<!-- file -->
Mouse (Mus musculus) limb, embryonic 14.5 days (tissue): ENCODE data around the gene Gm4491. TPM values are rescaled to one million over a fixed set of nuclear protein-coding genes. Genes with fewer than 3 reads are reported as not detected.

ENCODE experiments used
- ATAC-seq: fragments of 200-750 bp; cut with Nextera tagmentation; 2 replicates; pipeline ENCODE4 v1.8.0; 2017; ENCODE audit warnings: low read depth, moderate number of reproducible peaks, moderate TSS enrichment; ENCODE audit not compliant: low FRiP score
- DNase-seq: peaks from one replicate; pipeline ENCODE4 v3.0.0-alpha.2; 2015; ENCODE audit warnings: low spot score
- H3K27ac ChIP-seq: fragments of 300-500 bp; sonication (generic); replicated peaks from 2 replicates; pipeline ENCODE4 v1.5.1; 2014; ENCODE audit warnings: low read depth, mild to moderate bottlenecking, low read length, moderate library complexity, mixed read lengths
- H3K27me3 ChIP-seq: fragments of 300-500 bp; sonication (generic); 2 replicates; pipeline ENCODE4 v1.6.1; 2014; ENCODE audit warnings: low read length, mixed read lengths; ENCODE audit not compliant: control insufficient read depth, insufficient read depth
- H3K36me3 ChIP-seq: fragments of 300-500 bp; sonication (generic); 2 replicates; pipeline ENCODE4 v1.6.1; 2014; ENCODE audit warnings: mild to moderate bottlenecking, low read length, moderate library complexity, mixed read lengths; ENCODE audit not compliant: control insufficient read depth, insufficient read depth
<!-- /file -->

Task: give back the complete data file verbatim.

Mouse (Mus musculus) limb, embryonic 14.5 days (tissue): ENCODE data around the gene Gm4491. TPM values are rescaled to one million over a fixed set of nuclear protein-coding genes. Genes with fewer than 3 reads are reported as not detected.

ENCODE experiments used
- ATAC-seq: fragments of 200-750 bp; cut with Nextera tagmentation; 2 replicates; pipeline ENCODE4 v1.8.0; 2017; ENCODE audit warnings: low read depth, moderate number of reproducible peaks, moderate TSS enrichment; ENCODE audit not compliant: low FRiP score
- DNase-seq: peaks from one replicate; pipeline ENCODE4 v3.0.0-alpha.2; 2015; ENCODE audit warnings: low spot score
- H3K27ac ChIP-seq: fragments of 300-500 bp; sonication (generic); replicated peaks from 2 replicates; pipeline ENCODE4 v1.5.1; 2014; ENCODE audit warnings: low read depth, mild to moderate bottlenecking, low read length, moderate library complexity, mixed read lengths
- H3K27me3 ChIP-seq: fragments of 300-500 bp; sonication (generic); 2 replicates; pipeline ENCODE4 v1.6.1; 2014; ENCODE audit warnings: low read length, mixed read lengths; ENCODE audit not compliant: control insufficient read depth, insufficient read depth
- H3K36me3 ChIP-seq: fragments of 300-500 bp; sonication (generic); 2 replicates; pipeline ENCODE4 v1.6.1; 2014; ENCODE audit warnings: mild to moderate bottlenecking, low read length, moderate library complexity, mixed read lengths; ENCODE audit not compliant: control insufficient read depth, insufficient read depth